American culture has accepted spiritual care in institutional settings in which individuals face significant barriers to accessing spiritual care in the community. These institutions include hospitals, prisons, the military, and hospice care, and chaplains are regularly found in these organizations. However, there are other populations of people who face significant barriers to accessing spiritual care in our communities. Individuals experiencing homelessness, addiction, re-entry after incarceration, domestic violence victims, and many more, face significant social and physical barriers to accessing care. This paper proposes that just as it is accepted to have access to chaplaincy in institutional settings, chaplaincy should be available at the community level with high risk communities to assist in providing whole person care.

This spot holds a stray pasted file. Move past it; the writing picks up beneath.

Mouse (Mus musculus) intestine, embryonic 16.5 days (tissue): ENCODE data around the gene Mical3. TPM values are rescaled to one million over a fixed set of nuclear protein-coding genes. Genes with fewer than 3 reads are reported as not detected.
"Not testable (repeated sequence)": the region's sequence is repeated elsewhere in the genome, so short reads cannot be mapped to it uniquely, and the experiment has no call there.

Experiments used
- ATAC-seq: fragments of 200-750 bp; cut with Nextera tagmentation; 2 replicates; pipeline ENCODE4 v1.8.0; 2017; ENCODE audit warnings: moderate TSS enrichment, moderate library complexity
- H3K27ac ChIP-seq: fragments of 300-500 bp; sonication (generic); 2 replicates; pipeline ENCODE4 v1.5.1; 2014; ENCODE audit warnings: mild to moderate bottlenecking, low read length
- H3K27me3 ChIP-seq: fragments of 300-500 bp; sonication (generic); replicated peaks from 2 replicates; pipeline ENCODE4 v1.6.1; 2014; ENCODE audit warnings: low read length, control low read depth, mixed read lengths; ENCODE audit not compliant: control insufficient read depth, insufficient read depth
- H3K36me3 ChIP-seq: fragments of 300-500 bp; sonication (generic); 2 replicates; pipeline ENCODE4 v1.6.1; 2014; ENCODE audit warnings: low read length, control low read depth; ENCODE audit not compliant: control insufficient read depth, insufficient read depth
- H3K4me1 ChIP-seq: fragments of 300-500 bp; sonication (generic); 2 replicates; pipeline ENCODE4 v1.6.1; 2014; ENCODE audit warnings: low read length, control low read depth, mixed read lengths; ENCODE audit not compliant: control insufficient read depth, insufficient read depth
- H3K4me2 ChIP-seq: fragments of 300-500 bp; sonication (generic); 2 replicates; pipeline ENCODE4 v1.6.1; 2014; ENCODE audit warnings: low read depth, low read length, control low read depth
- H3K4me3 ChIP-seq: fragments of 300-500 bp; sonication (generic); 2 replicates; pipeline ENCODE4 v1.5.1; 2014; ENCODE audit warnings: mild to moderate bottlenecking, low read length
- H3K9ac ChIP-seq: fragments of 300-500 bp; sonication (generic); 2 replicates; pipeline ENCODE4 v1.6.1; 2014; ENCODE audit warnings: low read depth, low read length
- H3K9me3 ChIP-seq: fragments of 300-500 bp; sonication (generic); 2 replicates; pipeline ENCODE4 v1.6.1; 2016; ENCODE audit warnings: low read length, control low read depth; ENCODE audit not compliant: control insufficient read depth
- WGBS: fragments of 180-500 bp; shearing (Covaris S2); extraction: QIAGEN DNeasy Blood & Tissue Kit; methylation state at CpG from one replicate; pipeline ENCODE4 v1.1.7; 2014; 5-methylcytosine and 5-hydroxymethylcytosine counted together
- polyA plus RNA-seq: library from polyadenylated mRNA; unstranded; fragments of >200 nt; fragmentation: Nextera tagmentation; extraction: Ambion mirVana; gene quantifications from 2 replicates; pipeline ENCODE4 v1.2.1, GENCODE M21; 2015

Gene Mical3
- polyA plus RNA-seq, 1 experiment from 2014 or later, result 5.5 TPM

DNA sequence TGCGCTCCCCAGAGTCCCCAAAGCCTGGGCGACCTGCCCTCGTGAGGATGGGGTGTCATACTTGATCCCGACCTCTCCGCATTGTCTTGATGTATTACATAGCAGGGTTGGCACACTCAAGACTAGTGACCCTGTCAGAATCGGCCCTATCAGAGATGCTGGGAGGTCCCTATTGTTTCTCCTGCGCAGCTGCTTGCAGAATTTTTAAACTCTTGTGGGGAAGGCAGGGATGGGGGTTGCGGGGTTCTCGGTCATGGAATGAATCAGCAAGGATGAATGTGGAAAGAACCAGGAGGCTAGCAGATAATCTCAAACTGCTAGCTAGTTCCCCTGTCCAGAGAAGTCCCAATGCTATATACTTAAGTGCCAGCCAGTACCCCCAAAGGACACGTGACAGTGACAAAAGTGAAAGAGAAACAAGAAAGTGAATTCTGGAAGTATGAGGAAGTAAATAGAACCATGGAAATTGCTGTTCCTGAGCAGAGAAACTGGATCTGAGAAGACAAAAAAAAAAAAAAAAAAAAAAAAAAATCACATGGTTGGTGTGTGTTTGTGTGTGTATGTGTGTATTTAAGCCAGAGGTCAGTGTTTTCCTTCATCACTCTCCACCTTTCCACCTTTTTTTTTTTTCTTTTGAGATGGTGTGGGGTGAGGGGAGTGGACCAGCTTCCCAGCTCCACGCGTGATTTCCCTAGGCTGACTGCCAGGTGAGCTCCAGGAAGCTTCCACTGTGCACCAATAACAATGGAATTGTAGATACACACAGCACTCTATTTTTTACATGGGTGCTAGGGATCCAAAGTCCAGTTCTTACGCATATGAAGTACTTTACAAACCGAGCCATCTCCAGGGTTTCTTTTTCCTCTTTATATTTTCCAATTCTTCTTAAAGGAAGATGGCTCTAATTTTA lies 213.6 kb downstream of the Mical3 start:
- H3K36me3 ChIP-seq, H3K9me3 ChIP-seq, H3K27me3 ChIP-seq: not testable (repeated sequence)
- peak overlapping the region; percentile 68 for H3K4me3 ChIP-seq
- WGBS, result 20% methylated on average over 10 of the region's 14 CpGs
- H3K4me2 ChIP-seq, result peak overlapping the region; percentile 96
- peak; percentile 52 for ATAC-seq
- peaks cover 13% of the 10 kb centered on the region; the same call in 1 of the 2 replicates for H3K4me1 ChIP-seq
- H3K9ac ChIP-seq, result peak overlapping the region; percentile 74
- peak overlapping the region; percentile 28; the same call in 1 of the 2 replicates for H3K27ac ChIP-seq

Through partnership with local nonprofits working with identified populations, The Oklahoma Conference of Churches will work in collaboration to provide chaplaincy services to clients accessing services with these organizations. The chaplains will be available to work within the framework of the existing nonprofits in order to integrate into the care processes being provided in the specific setting. Chaplains might spend a full work week in one location, or work in multiple locations based on need and desire for frequency of service.
A truly collaborative approach, this model for ministry seeks to fill a gap found in spiritual care offerings, by providing access to those not in an institution which typically provides care, and that faces significant barriers to obtaining care in a local community of faith.
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About this Dissertation
|Committee Chair / Thesis Advisor|
|Community Chaplaincy: Chaplaincy in the Margins ()||2021-05-07 17:44:31 -0400||